Mab

Mab (pronounced /ˈmæb/ mab) is an inner satellite of Uranus. It was discovered by Mark R. Showalter and Jack J. Lissauer in 2003 using the Hubble Space Telescope.[3] It was named after Queen Mab, a fairy queen from English folklore who is mentioned in William Shakespeare's play Romeo and Juliet.[4]

Because the moon is small and dark, it was not seen in the heavily scrutinized images taken by Voyager 2 during its Uranus flyby in 1986. However, it is brighter than another moon, Perdita, which was discovered from Voyager's photos in 1997. This led scientists to re-examine the old photos again, and the satellite was finally found in the images.[1]

The size of Mab is poorly constrained. If it is as dark as Puck, it is about 24 km in diameter. On the other hand, if it is brightly coloured like the neighbouring moon Miranda, it would be even smaller than Cupid and comparable to the smallest outer satellites.[1]

Mab is heavily perturbed. The actual source for perturbation is still unclear, but is presumed to be one or more of the nearby orbiting moons.[1]

Mab orbits at the same distance from Uranus as the μ ring (formerly known as R/2003 U 1), a recently discovered dusty ring. The moon is nearly the optimal size for dust production, since larger moons can recollect the escaping dust and smaller moons have too small surface areas for supplying the ring via ring particle or meteoroid collisions.[5] No rings associated to Perdita and Cupid have been found, probably because Belinda limits the lifetimes of dust they generate.[1]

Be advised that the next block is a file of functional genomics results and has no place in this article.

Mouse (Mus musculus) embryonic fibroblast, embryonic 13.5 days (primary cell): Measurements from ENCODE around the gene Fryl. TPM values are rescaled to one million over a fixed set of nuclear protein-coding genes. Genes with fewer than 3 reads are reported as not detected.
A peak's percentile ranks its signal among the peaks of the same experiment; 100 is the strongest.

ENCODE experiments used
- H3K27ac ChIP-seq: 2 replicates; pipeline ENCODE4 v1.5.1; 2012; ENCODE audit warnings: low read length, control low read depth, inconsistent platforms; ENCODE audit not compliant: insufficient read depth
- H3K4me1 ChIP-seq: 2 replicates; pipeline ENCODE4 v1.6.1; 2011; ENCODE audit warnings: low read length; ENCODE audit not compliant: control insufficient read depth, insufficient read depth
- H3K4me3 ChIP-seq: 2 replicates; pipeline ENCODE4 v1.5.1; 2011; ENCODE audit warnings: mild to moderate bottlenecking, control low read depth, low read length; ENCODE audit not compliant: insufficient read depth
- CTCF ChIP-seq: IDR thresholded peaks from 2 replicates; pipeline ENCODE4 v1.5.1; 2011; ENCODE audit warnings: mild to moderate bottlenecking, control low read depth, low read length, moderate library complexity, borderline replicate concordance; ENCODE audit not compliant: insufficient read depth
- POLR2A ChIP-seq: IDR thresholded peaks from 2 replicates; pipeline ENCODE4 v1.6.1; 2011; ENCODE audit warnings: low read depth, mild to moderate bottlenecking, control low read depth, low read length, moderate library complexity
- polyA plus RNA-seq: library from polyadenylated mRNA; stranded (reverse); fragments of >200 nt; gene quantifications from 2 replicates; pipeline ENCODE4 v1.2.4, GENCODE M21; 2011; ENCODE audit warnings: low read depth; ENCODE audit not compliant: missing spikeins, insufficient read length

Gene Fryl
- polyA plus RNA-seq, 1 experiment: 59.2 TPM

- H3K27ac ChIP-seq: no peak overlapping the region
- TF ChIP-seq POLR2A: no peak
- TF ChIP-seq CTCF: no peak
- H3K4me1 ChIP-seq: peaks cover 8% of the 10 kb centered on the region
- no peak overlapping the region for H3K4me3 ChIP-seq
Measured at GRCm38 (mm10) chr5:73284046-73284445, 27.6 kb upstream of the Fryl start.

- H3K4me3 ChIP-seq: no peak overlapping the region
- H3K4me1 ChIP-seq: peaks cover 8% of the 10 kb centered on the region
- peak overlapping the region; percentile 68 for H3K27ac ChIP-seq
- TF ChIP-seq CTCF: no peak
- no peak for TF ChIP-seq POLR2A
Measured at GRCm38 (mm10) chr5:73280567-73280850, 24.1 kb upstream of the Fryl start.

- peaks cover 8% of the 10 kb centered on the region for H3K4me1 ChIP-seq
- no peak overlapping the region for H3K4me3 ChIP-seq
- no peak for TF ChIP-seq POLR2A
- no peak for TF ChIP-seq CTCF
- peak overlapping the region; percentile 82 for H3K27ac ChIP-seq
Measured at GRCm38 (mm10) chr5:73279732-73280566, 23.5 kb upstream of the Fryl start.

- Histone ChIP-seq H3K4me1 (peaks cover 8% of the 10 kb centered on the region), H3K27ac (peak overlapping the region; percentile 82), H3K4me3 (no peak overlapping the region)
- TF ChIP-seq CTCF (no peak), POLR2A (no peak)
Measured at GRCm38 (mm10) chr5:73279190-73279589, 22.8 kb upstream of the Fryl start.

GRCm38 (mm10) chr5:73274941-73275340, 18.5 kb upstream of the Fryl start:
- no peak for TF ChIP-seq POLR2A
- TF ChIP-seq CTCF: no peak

Following its discovery, Mab was given the temporary designation S/2003 U 1.[3] The moon is also designated Uranus XXVI.[4]

References

1. ^ a b c d e Showalter, Mark R.; Lissauer, Jack J. (2005-12-22). "The Second Ring-Moon System of Uranus: Discovery and Dynamics". Science Express 311 (5763): 973. doi:10.1126/science.1122882. PMID 16373533. http://www.sciencemag.org/cgi/content/abstract/1122882v1.
2. ^ "Classic Satellites of the Solar System". Observatorio ARVAL. http://www.oarval.org/ClasSaten.htm. Retrieved 2007-09-28.
3. ^ a b Showalter, M. R.; Lissauer, J. J. (September 25 2003). "IAU Circular No. 8209". http://cfa-www.harvard.edu/iauc/08200/08209.html. Retrieved 2006-08-05.
4. ^ a b "Planet and Satellite Names and Discoverers". Gazetteer of Planetary Nomenclature. USGS Astrogeology. July 21 2006. http://planetarynames.wr.usgs.gov/append7.html. Retrieved 2006-08-05.
5. ^ Laura Layton (December 28, 2005). "Uranus' second ring-moon system". Astronomy Magazine. http://www.astronomy.com/asy/default.aspx?c=a&id=3821. Retrieved 2008-05-10.


External links

* Hubble Uncovers Smallest Moons Yet Seen Around Uranus – Hubble Space Telescope news release (25 September 2003)
* Hubble Discovers Giant Rings and New Moons Encircling Uranus – Hubble Space Telescope news release (22 December 2005)
* Mab + Ring diagram (Courtesy of Astronomy Magazine 2005)
* Uranus' Known Satellites (by Scott S. Sheppard)

Moons of Uranus

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